The best loved of Alfred Hitchcock's early British films and perhaps the ripest target for parody, "The 39 Steps" set the mold for the director's many thrillers about innocent men embroiled in foul play and on the run.
The best loved of Alfred Hitchcock’s early British films and perhaps the ripest target for parody, “The 39 Steps” set the mold for the director’s many thrillers about innocent men embroiled in foul play and on the run. It also established perhaps the most mischievous sense of humor in 20th century auteur filmmaking. That raw material provides playwright Patrick Barlow, director Maria Aitken and their crackerjack cast with a ridiculously elastic balloon to be blown up and burst repeatedly in this eccentric London import, presented on Broadway by Roundabout.
The inspiration for three screen adaptations, John Buchan’s 1915 page-turner follows a dapper fugitive dashing from London across the Scottish Highlands and back again while he attempts to save Britain from an enemy spy ring. The central joke in this frenetic spoof is the utter unsuitability of the material — with its high-speed chases across moors, rivers, an elevated bridge and the roof of a moving train — for stage presentation.
The dated conventions of ’30s filmmaking, the outmoded acting styles, preposterous accents and the loopy dialogue played straight all combine with a tongue-in-cheek performance mode that blends mime, slapstick and Monty Python-esque drollery in a brand of film sendup that’s more commonly the domain of television, from “The Carol Burnett Show” to “French & Saunders.” The kicker is that it’s all performed by a multitasking cast of four with only a handful of props and minimal set pieces.
Stepping into Robert Donat’s shoes as Richard Hannay, the unflappable, pipe-smoking hero with the pencil-thin mustache and flawless hair, Charles Edwards balances a brow perpetually knit in earnest contemplation, a stiff upper lip and a determinedly set jaw with the slyest of double takes (he’s the sole holdover from the London cast). In Edwards’ perf, Hannay’s anxiety in even the stickiest situations is always tempered by the character’s vanity, poise, smug self-satisfaction and a hint of dimness.
Edwards’ aplomb is placed in deliciously dry relief by the versatile characterizations of his three castmates.
Jennifer Ferrin assumes a ludicrous sauerkraut accent and an air of campy high dudgeon as Annabella Schmidt, who gets a knife in her back early on, kickstarting Richard’s northward mission with her dying words: “Alt na Shellach!” She next shows up aboard the Flying Scotsman in the Madeleine Carroll role as cool blonde Pamela, whose repeated attempts to turn Richard in cannot douse the romance.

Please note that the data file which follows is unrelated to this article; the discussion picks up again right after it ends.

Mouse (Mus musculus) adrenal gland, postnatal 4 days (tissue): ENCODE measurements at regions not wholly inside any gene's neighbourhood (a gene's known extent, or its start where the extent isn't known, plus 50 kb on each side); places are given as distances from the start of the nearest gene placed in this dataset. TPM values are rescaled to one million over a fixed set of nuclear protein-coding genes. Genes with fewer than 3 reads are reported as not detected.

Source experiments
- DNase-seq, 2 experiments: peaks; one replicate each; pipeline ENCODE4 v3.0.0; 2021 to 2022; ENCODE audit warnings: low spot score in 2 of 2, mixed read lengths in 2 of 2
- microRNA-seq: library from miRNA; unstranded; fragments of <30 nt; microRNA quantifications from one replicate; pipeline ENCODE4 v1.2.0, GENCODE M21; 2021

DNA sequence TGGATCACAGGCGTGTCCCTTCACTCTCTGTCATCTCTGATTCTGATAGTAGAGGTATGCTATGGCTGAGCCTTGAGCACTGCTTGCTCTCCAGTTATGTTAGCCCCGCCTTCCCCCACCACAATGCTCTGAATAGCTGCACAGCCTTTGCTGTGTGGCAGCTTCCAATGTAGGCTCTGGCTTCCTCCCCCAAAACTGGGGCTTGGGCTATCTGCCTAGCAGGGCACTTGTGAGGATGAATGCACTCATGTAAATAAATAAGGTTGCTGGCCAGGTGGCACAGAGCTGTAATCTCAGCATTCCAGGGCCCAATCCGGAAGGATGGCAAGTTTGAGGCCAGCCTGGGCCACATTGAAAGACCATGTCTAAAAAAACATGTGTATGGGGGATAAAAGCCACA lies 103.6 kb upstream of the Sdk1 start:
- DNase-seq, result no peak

Best of Ferrin’s trio of parts, however, is a painfully shy Scottish crofter’s wife played in the Hitchcock film by a young Peggy Ashcroft in her second screen role. Wide-eyed with questions about the wicked glamour of London women (“Is it troo that all the leedies peent thar toonails?”), she helps Richard escape through a window — actually just a handheld wooden frame — in one of the show’s funniest sequences.
The dozens of remaining roles are filled with tireless energy and an endless assortment of comic tics by the hilarious Arnie Burton and Cliff Saunders, aided by lightning-quick costume changes often limited to just a hat or a coat.
Burton and Saunders get some of the choicest bits of silliness to play, notably a music hall presenter and his human encyclopedia act, Mr. Memory, in the opening and climactic scenes; a pair of traveling ladies-underwear salesmen; an incognito espionage figure and his sinisterly hospitable wife; and an innkeeper couple who provide shelter for handcuffed Richard and Pamela.
Burton and Saunders’ dexterity as they simultaneously play a cop, a paperboy, a train porter and the underwear salesmen at Edinburgh Station is a high point. But it’s hard to top Saunders in a daffy riff on the film as an inaudible political assembly speaker, cackling silently at his own gags.
Working with movement directors Toby Sedgwick and Christopher Bayes, Aitken is fully aware that speed and precision are of the essence. When the show loses steam, its longueurs usually echo those of the film, notably Richard and Pamela’s overnight hotel stay.
The real key to its success, however, is that the thriller element is entirely secondary to the laughs milked from shoestring stagecraft that redefines the term low-tech.
Backed by nifty lighting tricks from Kevin Adams, Peter McKintosh’s resourcefully economical designs are at their cleverest in the hair-raising train chase, using only a series of traveling trunks and a smoke machine; in a parade of bagpipe players; when Richard is ushered ever deeper inside a large Scottish house via the same repeatedly repositioned doorway; and during his pursuit across the moors. That scene is staged as shadow theater on a backlit sheet, complete with the obligatory Hitchcock cameo, another from the Loch Ness monster and an homage to “North by Northwest.”
Jokey nods to other Hitchcock films are peppered throughout, dropping such titles as “The Lady Vanishes,” “The Man Who Knew Too Much,” “Strangers on a Train” and “Rear Window” into the dialogue and tossing in visual references or Bernard Herrmann music cues that evoke “Psycho” (a shower curtain doubles as a waterfall), “Vertigo” and “The Birds.” Hitch’s hoariest editing trick — the overlapping of a housekeeper’s scream as she discovers Annabella’s body with the whistle of the departing train — earns a huge laugh.
Sure, Mel Brooks visited similar territory in “High Anxiety,” and vintage Hitchcock has perhaps been more frequently plundered for parody than the work of any other filmmaker. But as a giddy display of theatrical invention that makes a virtue of its minimal means, “The 39 Steps” is an entertaining diversion.